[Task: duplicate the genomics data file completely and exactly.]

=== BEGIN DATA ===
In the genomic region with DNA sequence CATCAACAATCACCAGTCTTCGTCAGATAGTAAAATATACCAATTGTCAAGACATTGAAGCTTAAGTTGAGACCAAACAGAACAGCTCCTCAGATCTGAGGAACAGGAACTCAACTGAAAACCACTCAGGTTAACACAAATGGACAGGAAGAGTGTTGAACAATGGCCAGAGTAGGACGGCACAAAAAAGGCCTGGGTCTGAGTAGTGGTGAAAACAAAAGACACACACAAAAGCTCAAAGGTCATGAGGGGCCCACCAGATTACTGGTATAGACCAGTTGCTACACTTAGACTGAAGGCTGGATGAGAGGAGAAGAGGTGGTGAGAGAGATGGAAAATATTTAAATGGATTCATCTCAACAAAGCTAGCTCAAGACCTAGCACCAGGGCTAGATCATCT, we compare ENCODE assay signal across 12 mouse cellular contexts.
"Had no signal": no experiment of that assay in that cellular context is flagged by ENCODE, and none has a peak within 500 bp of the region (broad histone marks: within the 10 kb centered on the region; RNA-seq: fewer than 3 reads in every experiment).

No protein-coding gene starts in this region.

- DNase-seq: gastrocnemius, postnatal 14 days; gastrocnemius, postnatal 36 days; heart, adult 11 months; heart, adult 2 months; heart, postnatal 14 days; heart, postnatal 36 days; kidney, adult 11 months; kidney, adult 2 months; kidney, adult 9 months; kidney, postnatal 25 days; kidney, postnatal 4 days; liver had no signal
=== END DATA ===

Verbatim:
In the genomic region with DNA sequence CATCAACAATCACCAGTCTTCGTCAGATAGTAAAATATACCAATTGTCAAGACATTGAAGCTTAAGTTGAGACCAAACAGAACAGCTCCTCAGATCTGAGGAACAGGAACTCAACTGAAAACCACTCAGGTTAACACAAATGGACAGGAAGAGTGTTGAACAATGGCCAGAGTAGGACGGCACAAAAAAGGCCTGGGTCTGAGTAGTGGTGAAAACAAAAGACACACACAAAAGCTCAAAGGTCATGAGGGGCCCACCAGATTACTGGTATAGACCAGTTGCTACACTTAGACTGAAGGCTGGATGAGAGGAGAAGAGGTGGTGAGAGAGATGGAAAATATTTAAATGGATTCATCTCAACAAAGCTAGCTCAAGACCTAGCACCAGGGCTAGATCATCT, we compare ENCODE assay signal across 12 mouse cellular contexts.
"Had no signal": no experiment of that assay in that cellular context is flagged by ENCODE, and none has a peak within 500 bp of the region (broad histone marks: within the 10 kb centered on the region; RNA-seq: fewer than 3 reads in every experiment).

No protein-coding gene starts in this region.

- DNase-seq: gastrocnemius, postnatal 14 days; gastrocnemius, postnatal 36 days; heart, adult 11 months; heart, adult 2 months; heart, postnatal 14 days; heart, postnatal 36 days; kidney, adult 11 months; kidney, adult 2 months; kidney, adult 9 months; kidney, postnatal 25 days; kidney, postnatal 4 days; liver had no signal